Among adults, the risk for severe illness from COVID-19 increases with age, and older adults appear to be at the highest risk. Severe illness includes the chance that an individual may require hospitalization, a ventilator to help them breathe, and intensive care. As new information comes out, research seems to be promising in terms of coping with this illness that has become a pandemic and affected so many across the world.

Best Practices to Combat COVID-19

Best practices to combat COVID-19 are still being encouraged, which include washing your hands often, covering sneezes or coughs, and sanitizing regularly used items frequently. Seniors can protect themselves, first and foremost, by avoiding exposure to the virus. Avoiding close contact with people who may have been exposed or who are sick is ideal for protection. If an individual chooses to continue going out in public during the COVID-19 pandemic, the individual must remember to keep a six-foot distance between themselves and others. (Keep in mind that many people can carry the virus without showing symptoms). 

Building Up Your Immune System in the Fight Against COVID-19

All individuals should always be working to build up immune systems, but more especially right now during this pandemic. Getting an adequate amount of sleep is very beneficial for keeping immune systems strong.  Additionally, consuming the proper vitamins and minerals needed to strengthen the immune system is helpful. Research shows that Vitamins C, D, B, Zinc, and Magnesium are essential in developing and maintaining healthy immune support. Fruits and vegetables contain these vitamins as well, for those individuals who prefer to eat their vitamins rather than taking supplements. Eating a variety of fruits and vegetables is the best way to ensure that you consume various vitamins and minerals for nutritional value.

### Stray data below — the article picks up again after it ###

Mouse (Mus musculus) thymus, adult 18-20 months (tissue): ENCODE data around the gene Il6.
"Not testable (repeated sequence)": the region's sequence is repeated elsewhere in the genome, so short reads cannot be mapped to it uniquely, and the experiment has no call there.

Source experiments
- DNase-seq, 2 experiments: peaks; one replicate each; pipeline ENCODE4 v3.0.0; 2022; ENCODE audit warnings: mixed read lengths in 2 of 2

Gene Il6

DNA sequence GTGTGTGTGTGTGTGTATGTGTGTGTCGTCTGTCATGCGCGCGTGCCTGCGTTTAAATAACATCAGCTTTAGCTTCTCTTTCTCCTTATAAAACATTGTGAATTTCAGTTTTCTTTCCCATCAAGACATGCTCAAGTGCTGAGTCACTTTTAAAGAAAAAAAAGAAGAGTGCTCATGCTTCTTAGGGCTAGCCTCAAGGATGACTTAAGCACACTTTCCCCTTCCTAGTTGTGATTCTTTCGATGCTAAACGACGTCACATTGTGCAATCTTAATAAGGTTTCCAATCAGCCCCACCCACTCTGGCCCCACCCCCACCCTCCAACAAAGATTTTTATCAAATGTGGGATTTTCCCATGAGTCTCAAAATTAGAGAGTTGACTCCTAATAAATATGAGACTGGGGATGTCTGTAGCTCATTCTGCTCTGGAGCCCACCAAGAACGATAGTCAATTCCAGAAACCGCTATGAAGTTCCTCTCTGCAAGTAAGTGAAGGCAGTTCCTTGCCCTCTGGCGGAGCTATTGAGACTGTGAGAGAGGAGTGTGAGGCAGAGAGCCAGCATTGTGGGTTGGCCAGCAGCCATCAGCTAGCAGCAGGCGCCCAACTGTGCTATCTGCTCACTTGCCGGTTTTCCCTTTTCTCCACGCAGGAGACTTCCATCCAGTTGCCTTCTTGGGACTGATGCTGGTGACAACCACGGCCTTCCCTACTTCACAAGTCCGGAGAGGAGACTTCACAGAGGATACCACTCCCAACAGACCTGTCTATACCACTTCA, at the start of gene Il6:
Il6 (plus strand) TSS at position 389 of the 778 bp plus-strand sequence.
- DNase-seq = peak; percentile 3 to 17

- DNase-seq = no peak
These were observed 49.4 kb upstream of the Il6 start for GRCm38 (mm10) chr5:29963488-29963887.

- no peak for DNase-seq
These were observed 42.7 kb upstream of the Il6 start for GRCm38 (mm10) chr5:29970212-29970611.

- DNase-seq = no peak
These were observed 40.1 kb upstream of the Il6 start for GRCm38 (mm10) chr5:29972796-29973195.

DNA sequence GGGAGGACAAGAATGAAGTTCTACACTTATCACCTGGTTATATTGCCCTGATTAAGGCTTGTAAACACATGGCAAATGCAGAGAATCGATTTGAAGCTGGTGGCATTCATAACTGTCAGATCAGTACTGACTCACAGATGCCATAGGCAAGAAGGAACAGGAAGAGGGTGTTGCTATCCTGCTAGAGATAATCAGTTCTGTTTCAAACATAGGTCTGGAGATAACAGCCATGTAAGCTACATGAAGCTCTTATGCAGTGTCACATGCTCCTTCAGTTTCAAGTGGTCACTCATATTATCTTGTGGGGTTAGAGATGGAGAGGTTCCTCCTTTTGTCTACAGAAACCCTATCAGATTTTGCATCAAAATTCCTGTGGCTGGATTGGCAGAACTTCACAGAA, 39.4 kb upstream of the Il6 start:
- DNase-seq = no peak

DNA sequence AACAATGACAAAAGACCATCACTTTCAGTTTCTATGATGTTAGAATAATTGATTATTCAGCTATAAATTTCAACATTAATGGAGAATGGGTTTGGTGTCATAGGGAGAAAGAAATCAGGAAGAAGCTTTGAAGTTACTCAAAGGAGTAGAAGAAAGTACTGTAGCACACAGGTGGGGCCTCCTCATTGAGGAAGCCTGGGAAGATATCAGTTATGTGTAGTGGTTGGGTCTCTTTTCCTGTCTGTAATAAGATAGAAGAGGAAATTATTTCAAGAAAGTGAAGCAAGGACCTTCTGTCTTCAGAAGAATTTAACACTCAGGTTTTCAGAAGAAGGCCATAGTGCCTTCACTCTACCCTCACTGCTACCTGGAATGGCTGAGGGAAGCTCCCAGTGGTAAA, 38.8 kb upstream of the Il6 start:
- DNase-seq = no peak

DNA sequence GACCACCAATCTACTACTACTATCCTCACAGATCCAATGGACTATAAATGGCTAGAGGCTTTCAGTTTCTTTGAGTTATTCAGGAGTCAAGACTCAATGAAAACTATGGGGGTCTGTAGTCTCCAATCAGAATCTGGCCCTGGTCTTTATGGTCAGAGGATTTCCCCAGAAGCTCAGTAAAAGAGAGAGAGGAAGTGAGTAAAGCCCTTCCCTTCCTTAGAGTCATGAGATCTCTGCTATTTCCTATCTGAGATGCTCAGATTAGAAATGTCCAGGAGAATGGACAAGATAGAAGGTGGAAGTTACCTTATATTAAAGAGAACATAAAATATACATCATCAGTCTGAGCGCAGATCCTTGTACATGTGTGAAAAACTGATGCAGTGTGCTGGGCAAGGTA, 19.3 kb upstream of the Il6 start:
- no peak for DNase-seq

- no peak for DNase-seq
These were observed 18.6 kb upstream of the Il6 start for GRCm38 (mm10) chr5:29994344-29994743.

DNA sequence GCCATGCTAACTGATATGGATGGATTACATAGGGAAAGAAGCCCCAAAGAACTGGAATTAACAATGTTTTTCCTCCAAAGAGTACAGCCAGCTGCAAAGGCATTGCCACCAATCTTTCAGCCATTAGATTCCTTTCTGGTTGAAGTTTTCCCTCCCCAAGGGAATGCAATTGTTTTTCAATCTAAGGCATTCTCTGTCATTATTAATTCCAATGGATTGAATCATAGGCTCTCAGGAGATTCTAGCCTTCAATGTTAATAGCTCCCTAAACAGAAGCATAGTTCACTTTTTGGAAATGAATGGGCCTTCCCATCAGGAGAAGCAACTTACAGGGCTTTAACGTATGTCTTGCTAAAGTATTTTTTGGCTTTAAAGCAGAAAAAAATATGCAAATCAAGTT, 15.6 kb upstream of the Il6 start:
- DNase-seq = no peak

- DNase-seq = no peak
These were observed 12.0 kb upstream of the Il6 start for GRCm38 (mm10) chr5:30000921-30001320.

Finding a New Normal During a Pandemic

This COVID-19 pandemic has been very difficult for so many. There still seems to be a mixture of opinions in terms of staying home and trying to find a “new normal.” Thanks to new research that is coming available daily, we are able to try and be “normal” while protecting ourselves. As we continue to learn more about COVID-19, I will continue to update as new information becomes available. Until then, we can do our best to slow the spread and follow the best practices listed in this article to keep ourselves and others healthy.



Chelsea Woods has a Master’s degree in special education and is an Educational Diagnostician. Her passion is children, particularly children with special needs. Chelsea has been married to her husband Dylan for 6 years, and they have two girls, Kamdyn, five, and Emersyn, one. She enjoys time with her church family, working in their garden, and taking vacations and making memories as a family.